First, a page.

UK says vaccine shipment from India won’t hurt poor nations

International

FILE – In this Wednesday, July 24, 2019 file photo, Britain’s Conservative Party Member of Parliament Nadhim Zahawi is interviewed by the media at the College Green, in central London. Britain’s vaccines minister has dismissed suggestions that the country was getting key COVID-19 jabs intended for poorer countries, insisting that 10 million doses coming from India were always intended for distribution in the U.K. Zahawi, in an interview with The Associated Press on Friday, March 5, 2021 confirmed reports that the Serum Institute of India, one of the world’s largest vaccine makers, would be sending doses of the vaccine developed by Oxford University and AstraZeneca to the U.K. (AP Photo/Vudi Xhymshiti, file)

LONDON (AP) — Britain’s vaccines minister on Friday dismissed suggestions that the country was getting key COVID-19 jabs intended for poorer countries, insisting that 10 million doses coming from India were always intended for distribution in the U.K.

Nadhim Zahawi, in an interview with The Associated Press, confirmed reports that the Serum Institute of India, one of the world’s largest vaccine makers, would be sending doses of the vaccine developed by Oxford University and AstraZeneca to the U.K.

Non-governmental organizations such as Medecins Sans Frontieres have raised concerns that shipments from the Serum Institute would reduce supplies to developing countries. Zahawi insisted this was not the case.

“We, of course, sought assurances from AstraZeneca and from Serum that our doses will not impact their commitment to the low-income and middle-income countries of the world,’’ he said. “And they are making about 300 million doses available to low- and middle-income countries. You’ve seen those arrive in Accra in Ghana, last week and the Philippines this week … and Ivory Coast as well. And you’re going to see much more of that volume also going out.’’

Britain has given at least one dose of vaccine to about 21 million people, more than 30% of the population, and plans to reach all adults by the end of July. In an effort to rapidly vaccinate as many people as possible, public health officials have recommended that most people receive their second dose after 12 weeks, rather than the four weeks originally anticipated. They say a single dose offers a high degree of protection, although two doses are needed to gain the full benefits of vaccination.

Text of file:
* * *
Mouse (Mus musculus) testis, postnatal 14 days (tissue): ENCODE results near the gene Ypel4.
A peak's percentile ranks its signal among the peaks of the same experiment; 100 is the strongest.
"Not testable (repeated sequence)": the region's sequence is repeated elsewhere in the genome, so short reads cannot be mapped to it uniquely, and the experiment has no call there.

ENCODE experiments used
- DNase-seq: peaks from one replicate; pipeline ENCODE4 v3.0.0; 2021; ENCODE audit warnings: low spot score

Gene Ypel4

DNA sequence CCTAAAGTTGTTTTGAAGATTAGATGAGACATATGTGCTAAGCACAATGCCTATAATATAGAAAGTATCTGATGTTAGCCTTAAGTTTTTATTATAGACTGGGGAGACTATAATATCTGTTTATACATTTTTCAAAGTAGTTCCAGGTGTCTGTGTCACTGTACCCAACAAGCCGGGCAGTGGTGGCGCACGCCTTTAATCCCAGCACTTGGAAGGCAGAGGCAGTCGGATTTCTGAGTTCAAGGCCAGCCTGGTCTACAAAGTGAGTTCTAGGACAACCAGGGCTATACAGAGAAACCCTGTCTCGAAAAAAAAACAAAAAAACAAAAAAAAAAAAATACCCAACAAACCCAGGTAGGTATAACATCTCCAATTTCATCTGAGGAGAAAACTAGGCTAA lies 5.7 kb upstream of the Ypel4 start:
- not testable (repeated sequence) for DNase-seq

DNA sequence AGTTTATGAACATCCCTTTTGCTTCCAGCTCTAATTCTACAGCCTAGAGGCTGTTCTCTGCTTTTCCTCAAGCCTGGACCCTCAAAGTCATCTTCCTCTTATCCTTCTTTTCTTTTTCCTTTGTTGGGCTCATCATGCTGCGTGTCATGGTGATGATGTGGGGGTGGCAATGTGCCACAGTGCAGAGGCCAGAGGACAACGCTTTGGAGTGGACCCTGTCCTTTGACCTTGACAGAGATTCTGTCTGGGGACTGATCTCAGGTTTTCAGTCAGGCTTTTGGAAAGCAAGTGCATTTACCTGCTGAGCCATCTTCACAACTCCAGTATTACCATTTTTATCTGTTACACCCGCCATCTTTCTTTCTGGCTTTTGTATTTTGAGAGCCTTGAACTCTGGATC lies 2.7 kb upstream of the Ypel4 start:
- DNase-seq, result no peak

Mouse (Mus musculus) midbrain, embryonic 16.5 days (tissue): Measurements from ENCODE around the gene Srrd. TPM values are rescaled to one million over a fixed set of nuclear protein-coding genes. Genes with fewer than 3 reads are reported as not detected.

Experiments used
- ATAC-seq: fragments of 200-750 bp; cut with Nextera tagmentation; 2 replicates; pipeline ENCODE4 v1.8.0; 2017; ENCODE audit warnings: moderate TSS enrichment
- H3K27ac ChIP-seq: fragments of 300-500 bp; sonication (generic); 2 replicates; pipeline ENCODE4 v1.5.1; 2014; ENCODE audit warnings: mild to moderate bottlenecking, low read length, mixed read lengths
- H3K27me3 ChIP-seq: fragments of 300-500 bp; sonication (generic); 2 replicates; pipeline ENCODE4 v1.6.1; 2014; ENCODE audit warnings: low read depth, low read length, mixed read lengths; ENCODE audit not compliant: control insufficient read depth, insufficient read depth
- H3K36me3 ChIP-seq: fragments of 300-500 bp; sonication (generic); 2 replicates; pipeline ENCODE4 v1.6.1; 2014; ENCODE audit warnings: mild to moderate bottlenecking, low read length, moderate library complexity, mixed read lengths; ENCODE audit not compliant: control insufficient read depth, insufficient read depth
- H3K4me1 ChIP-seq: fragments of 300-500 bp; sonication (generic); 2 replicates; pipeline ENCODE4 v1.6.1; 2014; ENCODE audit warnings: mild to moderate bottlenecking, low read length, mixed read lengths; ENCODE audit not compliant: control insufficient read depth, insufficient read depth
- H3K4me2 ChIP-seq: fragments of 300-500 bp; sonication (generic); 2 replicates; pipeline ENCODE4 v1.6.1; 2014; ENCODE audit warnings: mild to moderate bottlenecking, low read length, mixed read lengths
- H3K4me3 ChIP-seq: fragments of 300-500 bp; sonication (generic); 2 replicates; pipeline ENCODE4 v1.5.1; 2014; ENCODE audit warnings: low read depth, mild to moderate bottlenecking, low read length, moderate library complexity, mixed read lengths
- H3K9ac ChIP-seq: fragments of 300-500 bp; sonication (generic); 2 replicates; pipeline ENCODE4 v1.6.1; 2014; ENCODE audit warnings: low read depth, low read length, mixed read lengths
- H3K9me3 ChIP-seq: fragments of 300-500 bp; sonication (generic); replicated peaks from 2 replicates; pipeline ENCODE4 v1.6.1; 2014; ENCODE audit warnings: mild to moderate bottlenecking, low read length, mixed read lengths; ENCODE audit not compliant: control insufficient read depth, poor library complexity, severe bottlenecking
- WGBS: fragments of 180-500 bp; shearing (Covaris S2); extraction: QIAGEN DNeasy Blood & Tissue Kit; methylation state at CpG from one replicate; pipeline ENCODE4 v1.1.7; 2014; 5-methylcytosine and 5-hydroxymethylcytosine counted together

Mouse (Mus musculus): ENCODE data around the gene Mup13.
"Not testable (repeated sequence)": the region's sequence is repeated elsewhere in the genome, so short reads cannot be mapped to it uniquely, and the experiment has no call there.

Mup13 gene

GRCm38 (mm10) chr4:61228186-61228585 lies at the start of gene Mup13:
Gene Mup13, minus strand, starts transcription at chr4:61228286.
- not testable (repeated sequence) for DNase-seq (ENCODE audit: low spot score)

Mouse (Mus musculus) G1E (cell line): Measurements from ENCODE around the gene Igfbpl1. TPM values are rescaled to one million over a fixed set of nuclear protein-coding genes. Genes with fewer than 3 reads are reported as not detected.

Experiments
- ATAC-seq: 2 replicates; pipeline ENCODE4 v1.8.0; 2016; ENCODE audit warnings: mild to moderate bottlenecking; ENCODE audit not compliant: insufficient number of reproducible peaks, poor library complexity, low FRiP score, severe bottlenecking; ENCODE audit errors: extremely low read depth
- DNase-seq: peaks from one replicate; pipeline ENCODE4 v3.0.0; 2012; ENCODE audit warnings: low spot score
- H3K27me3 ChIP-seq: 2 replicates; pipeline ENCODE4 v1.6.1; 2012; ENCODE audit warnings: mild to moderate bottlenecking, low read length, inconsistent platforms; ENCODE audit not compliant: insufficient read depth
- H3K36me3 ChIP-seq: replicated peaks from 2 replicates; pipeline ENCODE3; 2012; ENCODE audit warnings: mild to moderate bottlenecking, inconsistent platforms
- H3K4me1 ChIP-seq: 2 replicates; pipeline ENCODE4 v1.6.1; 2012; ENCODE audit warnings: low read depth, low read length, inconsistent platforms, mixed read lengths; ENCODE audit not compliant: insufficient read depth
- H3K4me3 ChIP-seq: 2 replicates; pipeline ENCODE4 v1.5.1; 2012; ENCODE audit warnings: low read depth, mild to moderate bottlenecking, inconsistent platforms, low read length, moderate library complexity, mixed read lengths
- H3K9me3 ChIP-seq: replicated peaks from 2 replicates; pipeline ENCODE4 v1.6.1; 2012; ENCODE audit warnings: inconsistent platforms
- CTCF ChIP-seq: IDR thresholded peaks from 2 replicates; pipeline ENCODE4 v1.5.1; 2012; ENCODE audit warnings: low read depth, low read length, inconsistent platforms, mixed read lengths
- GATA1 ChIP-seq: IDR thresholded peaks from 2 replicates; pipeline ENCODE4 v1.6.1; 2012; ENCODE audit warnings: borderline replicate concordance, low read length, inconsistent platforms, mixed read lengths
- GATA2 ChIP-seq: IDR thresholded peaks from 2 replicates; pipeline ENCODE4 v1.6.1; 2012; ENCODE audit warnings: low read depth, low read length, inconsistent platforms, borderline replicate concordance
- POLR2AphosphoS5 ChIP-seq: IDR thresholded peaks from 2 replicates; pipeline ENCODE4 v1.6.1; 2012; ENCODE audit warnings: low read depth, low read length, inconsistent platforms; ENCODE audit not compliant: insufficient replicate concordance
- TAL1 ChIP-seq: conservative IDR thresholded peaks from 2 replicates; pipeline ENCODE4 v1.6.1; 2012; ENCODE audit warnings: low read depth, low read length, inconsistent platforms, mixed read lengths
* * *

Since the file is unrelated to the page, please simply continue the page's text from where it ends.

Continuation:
As more people become eligible for their second dose, the rate at which new patients receive their first shot has slowed. An average of about 327,000 people a day received their first dose of vaccine in the seven days through Feb. 28, down from a peak of 441,000 three weeks earlier.

Zahawi said the government has built a network of vaccination sites capable of meeting the increased demand, and he is confident of meeting the July goal for all adults.

“It’s a very large deployment infrastructure that we’ve put in place that can deploy at much greater rates than what we’ve experienced to date,” he said.

With the program’s successful rollout, Britain and other wealthy countries are under pressure to share their supplies with poorer nations through a United Nations-backed mechanism known as the COVAX Facility.

Britain has acquired the rights to 457 million doses of various vaccines, more three times the total needed to fully vaccinate everyone in the country. Prime Minister Boris Johnson has pledged to donate unneeded doses to other countries, but he hasn’t offered a timetable.

“The bulk of it will be offered through COVAX,” Zahawi said. Some may be offered “through bilateral relationships as well.”

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